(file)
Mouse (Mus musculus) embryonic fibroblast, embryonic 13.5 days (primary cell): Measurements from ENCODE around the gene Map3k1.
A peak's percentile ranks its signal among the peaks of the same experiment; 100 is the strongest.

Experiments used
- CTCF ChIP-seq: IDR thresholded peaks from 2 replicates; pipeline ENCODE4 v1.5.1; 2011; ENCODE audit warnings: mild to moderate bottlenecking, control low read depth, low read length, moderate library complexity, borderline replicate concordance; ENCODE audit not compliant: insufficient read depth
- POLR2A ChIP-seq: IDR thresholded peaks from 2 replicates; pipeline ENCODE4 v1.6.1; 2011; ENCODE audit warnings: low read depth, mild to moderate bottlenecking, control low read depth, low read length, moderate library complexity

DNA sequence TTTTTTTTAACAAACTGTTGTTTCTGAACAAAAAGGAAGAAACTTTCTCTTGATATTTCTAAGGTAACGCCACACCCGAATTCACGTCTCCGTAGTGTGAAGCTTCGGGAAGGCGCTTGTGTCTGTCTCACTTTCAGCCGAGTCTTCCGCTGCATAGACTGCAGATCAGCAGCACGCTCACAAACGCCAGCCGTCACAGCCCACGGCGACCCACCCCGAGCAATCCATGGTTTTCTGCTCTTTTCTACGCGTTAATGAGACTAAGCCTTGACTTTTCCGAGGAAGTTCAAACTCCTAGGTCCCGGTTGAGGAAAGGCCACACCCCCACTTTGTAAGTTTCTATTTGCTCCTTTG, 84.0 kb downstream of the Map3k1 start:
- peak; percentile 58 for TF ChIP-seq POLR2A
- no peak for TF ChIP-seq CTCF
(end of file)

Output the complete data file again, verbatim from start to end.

Mouse (Mus musculus) embryonic fibroblast, embryonic 13.5 days (primary cell): Measurements from ENCODE around the gene Map3k1.
A peak's percentile ranks its signal among the peaks of the same experiment; 100 is the strongest.

Experiments used
- CTCF ChIP-seq: IDR thresholded peaks from 2 replicates; pipeline ENCODE4 v1.5.1; 2011; ENCODE audit warnings: mild to moderate bottlenecking, control low read depth, low read length, moderate library complexity, borderline replicate concordance; ENCODE audit not compliant: insufficient read depth
- POLR2A ChIP-seq: IDR thresholded peaks from 2 replicates; pipeline ENCODE4 v1.6.1; 2011; ENCODE audit warnings: low read depth, mild to moderate bottlenecking, control low read depth, low read length, moderate library complexity

DNA sequence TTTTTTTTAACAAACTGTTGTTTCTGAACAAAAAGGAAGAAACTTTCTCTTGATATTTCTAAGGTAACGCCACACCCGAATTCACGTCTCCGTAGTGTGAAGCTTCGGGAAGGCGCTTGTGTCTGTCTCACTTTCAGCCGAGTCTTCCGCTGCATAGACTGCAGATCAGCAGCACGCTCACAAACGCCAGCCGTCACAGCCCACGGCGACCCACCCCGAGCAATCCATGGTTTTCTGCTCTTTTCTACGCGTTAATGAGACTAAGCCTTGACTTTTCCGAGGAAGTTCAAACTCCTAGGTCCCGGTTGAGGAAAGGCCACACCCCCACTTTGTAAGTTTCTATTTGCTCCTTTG, 84.0 kb downstream of the Map3k1 start:
- peak; percentile 58 for TF ChIP-seq POLR2A
- no peak for TF ChIP-seq CTCF